Home / Stories / Paz y Bien Part 1: Engaging the Nonviolent Journey in Cochabama

Paz y Bien Part 1: Engaging the Nonviolent Journey in Cochabama



Today we kick-off a special series written by lay missioner Annemarie Barrett.

“You can feel it. You can feel the energy!” She told me, beaming, the two of us surrounded by a room full of women sharing hugs and laughter and walls covered in poster board and notes.

We had just finished another nonviolence workshop and she was right, you really could feel the energy in the room. It was contagious and the space we had created felt sacred.

That sacred space has been a very important part of my ministry here in Cochabamba and this month I’d like to invite you into that sacred space with us.

Annemarie (far right) sharing a sign of peace with the Christian Base Community

Every Wednesday in July, I will be sharing a new blog related to my ministry of facilitating nonviolence workshops.

I will explain what a nonviolence workshop is and why the transformation it invites, to me, is sacred.

I will also share how the facilitation I am practicing, as a ministry, is deeply Franciscan and is inviting me to grow in our charism.

To stay true to my roots as a Communication Studies major, I would love to begin this blog series by defining my terms. When I say “nonviolence workshop,” what do I mean?

The nonviolence workshops I am facilitating come directly from a book called Engage: Exploring Nonviolent Living,” a project of Pace e Bene Nonviolence Service.

In my last semester at Loyola University Chicago, I had the privilege of participating in a practicum course with Pace e Bene. I was able to participate in their workshops as well as relate my experiences back to my course work and activism outside the classroom. When I finished the course, I was gifted a copy of Engage and later decided to bring it with me to Bolivia.

The subtext of the title of Engage explains that it is a “study program for learning, practicing, and experimenting with the power of nonviolence to transform our lives and our world.”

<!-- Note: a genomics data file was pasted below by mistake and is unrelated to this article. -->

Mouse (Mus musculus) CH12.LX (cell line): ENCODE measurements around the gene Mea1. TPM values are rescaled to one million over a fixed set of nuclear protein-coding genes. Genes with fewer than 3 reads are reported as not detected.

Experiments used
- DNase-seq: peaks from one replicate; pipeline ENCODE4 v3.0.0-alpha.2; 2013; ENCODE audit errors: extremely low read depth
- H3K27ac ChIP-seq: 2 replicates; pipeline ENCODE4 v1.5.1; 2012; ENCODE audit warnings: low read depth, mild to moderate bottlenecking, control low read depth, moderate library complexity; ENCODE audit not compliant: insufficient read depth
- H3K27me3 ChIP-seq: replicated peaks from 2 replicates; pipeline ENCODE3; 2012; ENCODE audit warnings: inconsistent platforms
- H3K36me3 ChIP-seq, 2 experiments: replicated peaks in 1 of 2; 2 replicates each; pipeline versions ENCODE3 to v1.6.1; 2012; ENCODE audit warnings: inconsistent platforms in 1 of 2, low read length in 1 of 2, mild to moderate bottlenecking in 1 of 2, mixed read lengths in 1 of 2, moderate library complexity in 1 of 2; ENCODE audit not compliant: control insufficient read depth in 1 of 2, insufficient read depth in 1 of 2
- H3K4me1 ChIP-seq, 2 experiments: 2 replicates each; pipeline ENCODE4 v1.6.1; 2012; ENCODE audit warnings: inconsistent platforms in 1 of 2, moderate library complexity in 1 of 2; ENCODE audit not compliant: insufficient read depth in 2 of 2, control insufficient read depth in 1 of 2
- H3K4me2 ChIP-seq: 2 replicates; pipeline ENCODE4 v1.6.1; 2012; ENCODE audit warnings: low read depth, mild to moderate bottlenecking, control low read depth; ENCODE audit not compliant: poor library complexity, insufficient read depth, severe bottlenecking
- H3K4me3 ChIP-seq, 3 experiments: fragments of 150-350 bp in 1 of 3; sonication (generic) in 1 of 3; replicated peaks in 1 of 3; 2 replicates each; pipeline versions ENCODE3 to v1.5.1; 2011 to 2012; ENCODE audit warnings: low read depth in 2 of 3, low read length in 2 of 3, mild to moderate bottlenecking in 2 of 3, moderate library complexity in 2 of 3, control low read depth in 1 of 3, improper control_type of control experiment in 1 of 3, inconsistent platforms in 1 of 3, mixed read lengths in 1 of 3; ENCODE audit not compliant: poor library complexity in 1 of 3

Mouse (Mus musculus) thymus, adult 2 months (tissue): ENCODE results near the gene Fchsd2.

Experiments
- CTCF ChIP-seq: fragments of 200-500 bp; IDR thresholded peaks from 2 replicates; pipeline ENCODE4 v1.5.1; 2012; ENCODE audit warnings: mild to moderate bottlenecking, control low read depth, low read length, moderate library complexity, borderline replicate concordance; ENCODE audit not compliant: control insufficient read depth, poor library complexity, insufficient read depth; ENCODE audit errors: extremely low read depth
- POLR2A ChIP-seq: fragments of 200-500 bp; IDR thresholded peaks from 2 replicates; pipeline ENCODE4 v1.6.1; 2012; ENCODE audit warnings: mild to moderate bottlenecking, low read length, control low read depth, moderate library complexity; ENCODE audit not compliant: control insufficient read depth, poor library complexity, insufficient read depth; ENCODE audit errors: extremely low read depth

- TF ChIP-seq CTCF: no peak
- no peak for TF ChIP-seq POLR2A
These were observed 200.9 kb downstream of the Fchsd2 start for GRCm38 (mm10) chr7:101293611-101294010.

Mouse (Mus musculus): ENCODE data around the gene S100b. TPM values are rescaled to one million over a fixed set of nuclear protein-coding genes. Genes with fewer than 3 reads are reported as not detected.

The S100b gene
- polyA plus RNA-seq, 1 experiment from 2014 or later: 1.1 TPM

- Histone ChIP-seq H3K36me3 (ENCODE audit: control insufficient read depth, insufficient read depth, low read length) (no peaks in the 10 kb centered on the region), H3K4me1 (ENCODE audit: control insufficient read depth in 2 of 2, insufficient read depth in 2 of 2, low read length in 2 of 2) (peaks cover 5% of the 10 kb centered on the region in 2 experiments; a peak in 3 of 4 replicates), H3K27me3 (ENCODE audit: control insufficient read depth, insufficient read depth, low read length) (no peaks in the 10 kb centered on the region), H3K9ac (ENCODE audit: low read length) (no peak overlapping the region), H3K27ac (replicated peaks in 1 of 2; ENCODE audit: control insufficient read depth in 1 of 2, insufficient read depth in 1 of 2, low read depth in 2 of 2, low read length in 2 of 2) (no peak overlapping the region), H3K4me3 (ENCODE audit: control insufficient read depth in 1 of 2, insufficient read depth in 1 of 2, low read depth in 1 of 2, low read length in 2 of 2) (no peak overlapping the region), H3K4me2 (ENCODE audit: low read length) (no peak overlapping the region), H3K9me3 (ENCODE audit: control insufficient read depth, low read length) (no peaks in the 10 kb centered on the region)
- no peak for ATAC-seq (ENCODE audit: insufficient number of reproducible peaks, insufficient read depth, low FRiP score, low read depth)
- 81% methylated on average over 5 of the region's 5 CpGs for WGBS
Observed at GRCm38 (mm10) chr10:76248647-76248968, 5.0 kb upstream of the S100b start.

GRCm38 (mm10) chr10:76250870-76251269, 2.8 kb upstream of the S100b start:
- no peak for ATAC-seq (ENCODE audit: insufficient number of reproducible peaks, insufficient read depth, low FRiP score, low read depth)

And I’ve learned that “our lives and our world” includes all of us, you and me. My experience has been that these workshops are relevant to each of us. In fact, the reoccurring revelation that emerges from participants in these workshops is the recognition that violence exists in our everyday reality, in all of our lives, in a variety of forms, whether we’ve realized it or not.

And when I say, “participants,” I mean women and men, older and younger. I mean families, mothers and fathers and their children. And here in Cochabamba, I mean people who are part of faith communities that typically gather to read the Bible together, but have made the choice to engage these workshops together because they have seen over and over the direct connection between what we are discussing in the workshops and their daily lives.

There are twelve sessions in the Engage program, which guide the progression of the workshops, the themes discussed and the activities we work through together.

Descriptions of nonviolence and violence from Engage written on the papelógrafo used during the workshops

The woman who said she could “feel the energy” in the room after our third session together is a part of one of the Christian Base Communities where we have started to offer these workshops. She was also in the room when we first discussed nonviolence as a community just a month earlier.

I had been joining their Bible reflections each Saturday night since I finished language school and each week I was moved by their reflections about the interpersonal conflicts that they were dealing with daily. I listened closely, each time reminded of the experiences I had in the States with the Pace e Bene nonviolence workshops.

One night, I responded to one of their reflections with an expression of my own practice in trying to handle conflicts, I shared a tool I learned in one of the Pace e Bene workshops. We talked more about the tool and others like it, wondering aloud if we could explore them more as a community.

The start of these workshops was as simple and organic as that and from the beginning has been a process we have engaged as a community.

The power in this process lies in the opportunity to identify the violence that exists in our lives, the violence that we not only receive but also perpetuate by our actions. And surrounded by community, begin to experiment in choosing another way of being in relationship together, a way that I have been taught by those at Pace e Bene, embraces our brokenness and affirms our sacredness.

In this series of blog posts over the next four weeks, my hope is to share with you more about how our community is engaging this transformation here in Cochabamba and how you too can join us in this journey in nonviolent living.

I look forward to sharing some of my favorite tools that we discuss in the workshops!

From St. Paul, Minnesota, Annemarie graduated from Loyola University in Chicago in 2012 with a degree in Communication Studies. Possessing a strong interest in social justice issues and some experience with international travel, she began her service in Bolivia in January 2013.